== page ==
Other prominent stakeholders are recognizing the strength of the Emery County approach.

The other counties involved haven't submitted maps yet, but maps will be developed by the staff members using information obtained from all the counties involved.

Council member Rod Player said to look very carefully at the roads in wilderness areas. Most of these roads become unusable because no one wants to take the responsibility to maintain them. "Cherry stemming doesn't mean it's business as usual," said Player.

Johnson said there are things Emery County will and won't discuss and everything will be done in the open. Parameters will be established.

Under agency reports the Bureau of Land Management was not in attendance. Petersen said he has been in correspondence with the BLM and they will plan on attending in the future. He said the county has a good relationship with the BLM but it is unfortunate they don't attend the public lands council monthly meeting. They do attend other meetings in the county.

Sherrel Ward said he wished to thank Patsy and the Progress for the article about the agencies missing meetings and he thinks it will help.

John Baza from the Division of Oil, Gas and Mining was next to speak. He thanked Ray for the reminder to attend the lands council meetings. He has met with his staff and they will be more regular attendees in the future. DOGM is in charge of three regulatory programs including coal, non coal mining including small landscape rock businesses to large scale mining like the copper mine.

Baza said he doesn't know how much impact the government shutdown will have on the coal program. It depends on how long it lasts. The state has some money to keep going.

The other program DOGM oversees is the abandoned mine reclamation program. The money for this program comes from a tax on coal. Westridge mine is nearing the end of their coal reserves. Lila Canyon could ramp up production depending on the coal market.

Deer Creek miners received warning notices that there could be lay-offs after 60 days.

The San Rafael project for mine reclamation could start in the next couple of weeks. The BLM is organizing the project and DOGM is the agency over the project. Chris Conrad is helping with the project.

There is a coal fire which has been burning since the Seeley fire in the coal seam near Wattis. DOGM has been working to put this fire out.

Baza reminded everyone of the DOGM quarterly collaborative meeting which alternates between Emery and Carbon counties. It was held a couple weeks ago and reported in the paper concerning the future of coal fired power generation. This meeting tackles a variety of topics and in December in Price Cody Stewart from the governors office will be the speaker. "Anyone is welcome to attend these meetings," said Baza.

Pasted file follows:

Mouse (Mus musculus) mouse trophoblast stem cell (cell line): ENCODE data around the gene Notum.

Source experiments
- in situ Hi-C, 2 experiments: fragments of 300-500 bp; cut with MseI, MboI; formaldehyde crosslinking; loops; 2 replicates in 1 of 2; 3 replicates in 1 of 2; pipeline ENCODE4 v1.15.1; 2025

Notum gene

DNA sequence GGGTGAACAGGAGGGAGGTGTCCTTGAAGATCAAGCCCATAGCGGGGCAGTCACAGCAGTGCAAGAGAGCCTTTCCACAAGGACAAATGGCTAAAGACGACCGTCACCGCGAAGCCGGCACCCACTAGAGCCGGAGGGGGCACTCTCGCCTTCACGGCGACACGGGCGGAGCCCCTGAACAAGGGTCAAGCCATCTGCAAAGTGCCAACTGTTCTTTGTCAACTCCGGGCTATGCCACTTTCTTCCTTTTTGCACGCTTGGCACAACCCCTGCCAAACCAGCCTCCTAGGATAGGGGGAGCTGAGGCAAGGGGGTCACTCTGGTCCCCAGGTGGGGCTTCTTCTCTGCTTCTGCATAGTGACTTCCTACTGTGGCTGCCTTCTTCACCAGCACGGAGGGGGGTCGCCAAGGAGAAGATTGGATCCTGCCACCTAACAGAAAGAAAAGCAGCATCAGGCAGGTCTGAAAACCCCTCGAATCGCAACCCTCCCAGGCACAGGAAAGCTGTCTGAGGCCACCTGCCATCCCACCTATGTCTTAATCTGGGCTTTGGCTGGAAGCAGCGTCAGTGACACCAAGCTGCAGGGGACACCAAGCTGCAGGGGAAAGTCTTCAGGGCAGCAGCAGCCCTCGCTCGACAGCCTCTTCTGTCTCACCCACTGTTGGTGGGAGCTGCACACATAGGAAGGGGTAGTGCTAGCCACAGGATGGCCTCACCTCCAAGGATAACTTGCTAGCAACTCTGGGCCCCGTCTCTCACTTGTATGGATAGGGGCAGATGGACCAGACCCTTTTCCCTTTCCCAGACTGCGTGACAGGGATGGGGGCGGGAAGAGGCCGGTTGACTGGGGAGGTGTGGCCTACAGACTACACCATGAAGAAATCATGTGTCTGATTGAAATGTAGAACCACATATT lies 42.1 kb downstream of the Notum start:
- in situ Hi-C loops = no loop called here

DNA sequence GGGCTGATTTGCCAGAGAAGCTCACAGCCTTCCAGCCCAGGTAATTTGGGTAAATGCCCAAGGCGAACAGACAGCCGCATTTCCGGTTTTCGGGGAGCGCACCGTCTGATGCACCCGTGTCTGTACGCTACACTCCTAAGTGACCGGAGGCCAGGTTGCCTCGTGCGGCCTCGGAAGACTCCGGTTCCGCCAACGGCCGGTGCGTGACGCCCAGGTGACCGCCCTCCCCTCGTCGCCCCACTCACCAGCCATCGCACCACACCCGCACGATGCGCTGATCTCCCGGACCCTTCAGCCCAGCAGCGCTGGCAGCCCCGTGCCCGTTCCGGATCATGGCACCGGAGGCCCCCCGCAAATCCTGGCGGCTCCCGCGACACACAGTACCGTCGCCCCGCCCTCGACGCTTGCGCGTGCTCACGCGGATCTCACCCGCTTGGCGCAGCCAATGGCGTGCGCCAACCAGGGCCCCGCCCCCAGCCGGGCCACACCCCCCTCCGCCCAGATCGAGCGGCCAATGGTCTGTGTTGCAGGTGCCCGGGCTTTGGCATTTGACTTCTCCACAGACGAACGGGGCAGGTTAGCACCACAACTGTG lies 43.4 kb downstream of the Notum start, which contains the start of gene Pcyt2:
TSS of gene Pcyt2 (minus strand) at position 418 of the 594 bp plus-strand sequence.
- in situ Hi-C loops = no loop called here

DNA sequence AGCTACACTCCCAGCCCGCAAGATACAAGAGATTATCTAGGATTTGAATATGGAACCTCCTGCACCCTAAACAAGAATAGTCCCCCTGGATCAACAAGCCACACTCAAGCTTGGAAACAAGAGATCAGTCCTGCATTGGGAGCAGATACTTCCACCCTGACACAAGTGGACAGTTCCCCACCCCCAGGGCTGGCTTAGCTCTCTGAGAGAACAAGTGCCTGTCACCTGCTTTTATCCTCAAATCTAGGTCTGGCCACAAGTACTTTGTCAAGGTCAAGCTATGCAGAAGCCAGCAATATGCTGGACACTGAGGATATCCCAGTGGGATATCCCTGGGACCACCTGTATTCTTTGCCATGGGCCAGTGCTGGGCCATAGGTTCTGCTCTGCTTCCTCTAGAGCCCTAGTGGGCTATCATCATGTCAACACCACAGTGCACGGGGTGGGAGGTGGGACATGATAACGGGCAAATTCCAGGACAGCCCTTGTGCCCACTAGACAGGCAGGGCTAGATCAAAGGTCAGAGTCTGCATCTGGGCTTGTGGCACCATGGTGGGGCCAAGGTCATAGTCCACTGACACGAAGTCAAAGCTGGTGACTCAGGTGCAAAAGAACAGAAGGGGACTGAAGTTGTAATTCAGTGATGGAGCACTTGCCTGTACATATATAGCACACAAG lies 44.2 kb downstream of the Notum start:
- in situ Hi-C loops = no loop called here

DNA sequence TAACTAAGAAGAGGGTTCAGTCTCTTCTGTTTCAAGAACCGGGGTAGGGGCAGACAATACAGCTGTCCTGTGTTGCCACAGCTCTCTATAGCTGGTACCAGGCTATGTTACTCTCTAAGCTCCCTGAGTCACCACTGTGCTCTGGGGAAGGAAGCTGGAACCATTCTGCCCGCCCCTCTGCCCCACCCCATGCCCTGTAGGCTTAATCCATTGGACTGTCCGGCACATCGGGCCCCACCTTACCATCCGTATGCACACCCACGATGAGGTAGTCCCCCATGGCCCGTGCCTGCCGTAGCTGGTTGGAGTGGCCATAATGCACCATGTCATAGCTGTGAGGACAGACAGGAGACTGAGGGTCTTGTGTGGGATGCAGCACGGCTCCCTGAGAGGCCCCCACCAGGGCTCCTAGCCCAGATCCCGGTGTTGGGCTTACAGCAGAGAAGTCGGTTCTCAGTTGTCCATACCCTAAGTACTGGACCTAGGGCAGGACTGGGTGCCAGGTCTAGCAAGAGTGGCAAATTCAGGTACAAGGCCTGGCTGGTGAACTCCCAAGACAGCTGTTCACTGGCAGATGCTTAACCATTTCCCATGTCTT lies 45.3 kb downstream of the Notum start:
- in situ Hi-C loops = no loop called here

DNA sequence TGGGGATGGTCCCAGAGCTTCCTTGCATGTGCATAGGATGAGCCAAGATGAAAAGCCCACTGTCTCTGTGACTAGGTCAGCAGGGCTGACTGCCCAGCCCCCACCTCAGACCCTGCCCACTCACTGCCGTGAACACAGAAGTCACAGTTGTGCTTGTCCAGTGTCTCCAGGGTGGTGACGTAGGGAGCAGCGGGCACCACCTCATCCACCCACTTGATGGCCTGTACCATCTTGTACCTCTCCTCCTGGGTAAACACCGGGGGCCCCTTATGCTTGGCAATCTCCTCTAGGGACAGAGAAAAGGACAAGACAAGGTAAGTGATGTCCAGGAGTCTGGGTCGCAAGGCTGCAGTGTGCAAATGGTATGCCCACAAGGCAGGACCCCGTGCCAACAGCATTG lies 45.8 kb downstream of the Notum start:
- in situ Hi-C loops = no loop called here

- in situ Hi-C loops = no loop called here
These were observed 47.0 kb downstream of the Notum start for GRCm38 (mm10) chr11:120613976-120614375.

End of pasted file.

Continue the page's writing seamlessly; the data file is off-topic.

Commissioner James Nelson said these are informative and well attended meetings.

A question was asked of Baza concerning nuclear power and uranium mines. Baza said DOGM does regulate uranium mines, but most of the uranium needed for the nuclear power plants in Europe comes from the world market where the source is closer to where the power is being generated. Blue Castle Holdings is trying to place a nuclear power plant near Green River but for now the uranium market is somewhat stagnant remarked Baza.

Chris Wood from the Division of Wildlife Resources said it's a busy time for them. The muzzleloader hunt is on right now and elk starts on the weekend. The regular season deer begins Oct. 19.

A habitat project for wildlife for winter range is ongoing at Stump Flat and the Berma Road. The pinyon/juniper trees will be removed on the Stump Flat side and on the Berma Road side a lop and scatter will be used. A plane is flying the area to drop seed and then the bullhog will work the seed into the ground. Ward pointed out that area is used for fall and spring grazing for livestock. It's SITLA land and Wood said the recommended rest time after the project would be two years. Ward said they haven't heard back about that and need to know so alternative plans can be made for the cattle that use that area.

Fall gill netting is taking place at Scofield, Joe's Valley and Electric Lake. A family fishing event was held at Huntington fish and game pond. Five hundred rainbows were stocked there and the pond should be good fishing. The gate at the pond is currently open, but will close when the bird hunts start.

Walt Maldonado is taking the boys and girls club of Green River to Lake Powell to fish. The Green River shooting park will open the middle of October.

"Hunting season is pretty good so far. Emery County has no open law enforcement cases," said Wood.

The issue of extending the boat ramp at Joe's Valley was raised. It would involved cooperation and funding from the DWR, Emery Water Conservancy District and the Forest Service, Bureau of Reclamation. The project would have to go through the NEPA process. It was not known who is taking the lead on the project or if it can be completed this fall while the Joe's Valley reservoir is at a low point.